Start a conversation on Time to Talk Day

Category: News & Written by Simon On February-04-2020 09:07:08

Start a conversation on Time to Talk Day


We all have mental health and we should all be able to talk about it in the same way that we talk about our physical health. Time to Talk Day is all about starting that conversation and opening up to each-other about our mental health and how we are feeling. Doing so is not always an easy thing to do as it can be quite a sensitive topic for some people and the stigma surrounding mental health can prevent people from opening up. Lessening the stigma, breaking down the barriers, and letting people know that it is ok not to be ok is very important to us as a mental health charity. With the help of Time to Talk Day, we can all help to raise awareness and provide a listening ear to someone who may be struggling mentally and help change their lives.


 



 


Having a conversation


There is no set way to start a conversation about mental health, but there are a few things that you can do to make it feel less awkward and more comfortable for all involved.


choose a comfortable setting


When starting a conversation with someone, it is always a good idea to choose a place that feels natural so you can both relax and not worry about your surroundings.


This may vary from person to person but some examples are:


• Whilst out for a jog or walk
• Eating breakfast or lunch at a café
• Sitting on a park bench
• During a long drive
• A quiet room with a cup of tea or coffee


As long as the setting is comfortable for both people and you are at ease, the conversation will feel more relaxed and natural. Remember that it doesn’t always have to be face to face, you could send someone an email or text message to ask them how they are feeling. Some people may find this easier than face to face and open up more. Once you have started the conversation in this way you could then arrange to meet up somewhere or have a chat over the phone.


Asking questions


A lot of the time when you ask people “are you ok?” they will respond naturally with “I’m fine, thanks.” This is a natural response, as most of the time people think that you are just being polite. In this situation ask twice “are your sure everything is ok?” Even if the person doesn’t open up at that time, they know that you are there to listen.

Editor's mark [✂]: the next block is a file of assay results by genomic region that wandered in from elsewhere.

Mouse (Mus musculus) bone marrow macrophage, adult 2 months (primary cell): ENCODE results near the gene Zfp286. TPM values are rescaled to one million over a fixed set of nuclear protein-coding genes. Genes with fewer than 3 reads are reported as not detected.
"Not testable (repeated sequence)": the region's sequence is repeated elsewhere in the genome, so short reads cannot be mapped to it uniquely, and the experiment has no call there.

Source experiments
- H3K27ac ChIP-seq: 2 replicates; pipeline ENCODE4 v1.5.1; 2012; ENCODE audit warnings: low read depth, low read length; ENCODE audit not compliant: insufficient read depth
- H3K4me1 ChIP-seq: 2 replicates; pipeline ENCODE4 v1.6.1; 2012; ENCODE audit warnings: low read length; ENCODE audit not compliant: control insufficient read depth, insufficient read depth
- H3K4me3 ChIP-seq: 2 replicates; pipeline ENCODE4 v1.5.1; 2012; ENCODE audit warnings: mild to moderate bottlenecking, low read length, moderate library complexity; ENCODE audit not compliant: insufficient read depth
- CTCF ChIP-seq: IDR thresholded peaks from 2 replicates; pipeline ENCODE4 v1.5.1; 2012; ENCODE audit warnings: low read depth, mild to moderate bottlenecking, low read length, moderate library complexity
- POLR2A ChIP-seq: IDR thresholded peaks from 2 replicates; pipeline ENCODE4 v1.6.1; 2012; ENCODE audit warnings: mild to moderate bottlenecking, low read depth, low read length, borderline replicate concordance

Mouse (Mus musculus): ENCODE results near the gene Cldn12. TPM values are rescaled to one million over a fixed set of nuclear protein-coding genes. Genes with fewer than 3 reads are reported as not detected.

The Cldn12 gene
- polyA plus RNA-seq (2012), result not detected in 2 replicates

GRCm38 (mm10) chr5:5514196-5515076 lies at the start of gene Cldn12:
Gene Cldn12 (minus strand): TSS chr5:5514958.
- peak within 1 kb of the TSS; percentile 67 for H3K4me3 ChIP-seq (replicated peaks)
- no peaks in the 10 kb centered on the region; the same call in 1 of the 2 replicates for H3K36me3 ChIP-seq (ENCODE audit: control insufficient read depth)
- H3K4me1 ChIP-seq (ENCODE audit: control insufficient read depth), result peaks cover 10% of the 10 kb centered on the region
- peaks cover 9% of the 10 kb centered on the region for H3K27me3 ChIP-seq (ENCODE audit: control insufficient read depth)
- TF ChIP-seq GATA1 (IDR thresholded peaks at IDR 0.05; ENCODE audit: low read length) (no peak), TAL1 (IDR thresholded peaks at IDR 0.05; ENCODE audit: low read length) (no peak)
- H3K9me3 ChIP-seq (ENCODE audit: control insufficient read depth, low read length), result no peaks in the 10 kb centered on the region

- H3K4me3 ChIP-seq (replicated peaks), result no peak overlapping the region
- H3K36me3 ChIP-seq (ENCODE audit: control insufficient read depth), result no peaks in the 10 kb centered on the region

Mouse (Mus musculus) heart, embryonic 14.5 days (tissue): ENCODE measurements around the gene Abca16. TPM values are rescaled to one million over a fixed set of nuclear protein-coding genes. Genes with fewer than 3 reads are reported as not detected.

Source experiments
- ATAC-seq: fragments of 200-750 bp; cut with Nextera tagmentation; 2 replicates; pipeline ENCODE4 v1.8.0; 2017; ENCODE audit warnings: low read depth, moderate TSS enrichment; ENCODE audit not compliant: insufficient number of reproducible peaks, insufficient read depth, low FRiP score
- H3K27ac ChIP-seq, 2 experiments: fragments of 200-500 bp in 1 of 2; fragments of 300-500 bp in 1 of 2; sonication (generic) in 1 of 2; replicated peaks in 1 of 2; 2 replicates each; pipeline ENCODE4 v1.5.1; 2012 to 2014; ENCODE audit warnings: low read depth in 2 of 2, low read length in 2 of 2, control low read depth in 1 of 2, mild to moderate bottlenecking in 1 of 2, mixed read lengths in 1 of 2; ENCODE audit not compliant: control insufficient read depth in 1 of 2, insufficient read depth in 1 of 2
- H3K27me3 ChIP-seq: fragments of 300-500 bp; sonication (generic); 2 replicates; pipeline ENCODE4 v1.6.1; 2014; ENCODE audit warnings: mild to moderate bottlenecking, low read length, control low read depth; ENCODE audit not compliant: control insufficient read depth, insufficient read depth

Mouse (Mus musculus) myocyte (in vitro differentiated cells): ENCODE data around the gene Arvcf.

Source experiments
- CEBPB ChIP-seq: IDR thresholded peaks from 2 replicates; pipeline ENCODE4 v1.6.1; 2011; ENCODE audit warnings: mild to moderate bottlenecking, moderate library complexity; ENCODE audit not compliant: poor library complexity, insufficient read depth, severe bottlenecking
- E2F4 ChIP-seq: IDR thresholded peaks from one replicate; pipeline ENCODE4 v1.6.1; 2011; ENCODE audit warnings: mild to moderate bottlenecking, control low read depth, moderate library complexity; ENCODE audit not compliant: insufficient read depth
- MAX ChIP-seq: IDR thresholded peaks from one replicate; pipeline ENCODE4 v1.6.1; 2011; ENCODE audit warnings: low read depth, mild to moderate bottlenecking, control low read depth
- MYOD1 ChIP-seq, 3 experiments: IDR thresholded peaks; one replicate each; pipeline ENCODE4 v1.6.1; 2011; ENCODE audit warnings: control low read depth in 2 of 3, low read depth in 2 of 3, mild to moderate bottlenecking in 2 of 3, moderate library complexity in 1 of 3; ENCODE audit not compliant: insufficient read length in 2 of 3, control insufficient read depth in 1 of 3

Share your own experiences


Sharing your thoughts and feelings about your own experiences with mental health can go a long way to reassuring someone and get them to talk about their own mental health. Even if you don’t have any personal experience with mental health, you can still discuss how you deal with things when you are feeling low and down. Doing so will show that you are comfortable with talking about emotions and feelings, making the other person feel more comfortable talking about their own.


The elephant in the room


If you know that someone has previously experienced mental health difficulties, you can always ask how they are doing now. Maybe you have noticed a change in them recently and they are acting differently to their normal selves. It is ok to address this, try starting the conversation with “I’ve noticed you are a bit quiet lately, are you feeling ok?”, “If you want to talk about anything I’m here to listen.” This can show that you care about them and that you willing to listen when they are ready to talk. For more information about Time to Talk Day please visit the Time to Talk Website where you will find lots more information about starting a conversation with someone. There are also downloadable resources and ideas of things you can do in your workplace, school or even on your own on Time to Talk day to help raise awareness and encourage others to talk too.


This year, we will be working closely with one of our charity partners, Intu Merry Hill, helping to provide a safe space for customers and staff within the shopping centre called ‘Chatty Chairs’. All are welcome to come along and chat to us and members of staff from Merry Hill who will be helping out on the day to provide a listening ear, provide useful information and to signpost people towards where to find the support they need for their mental health.




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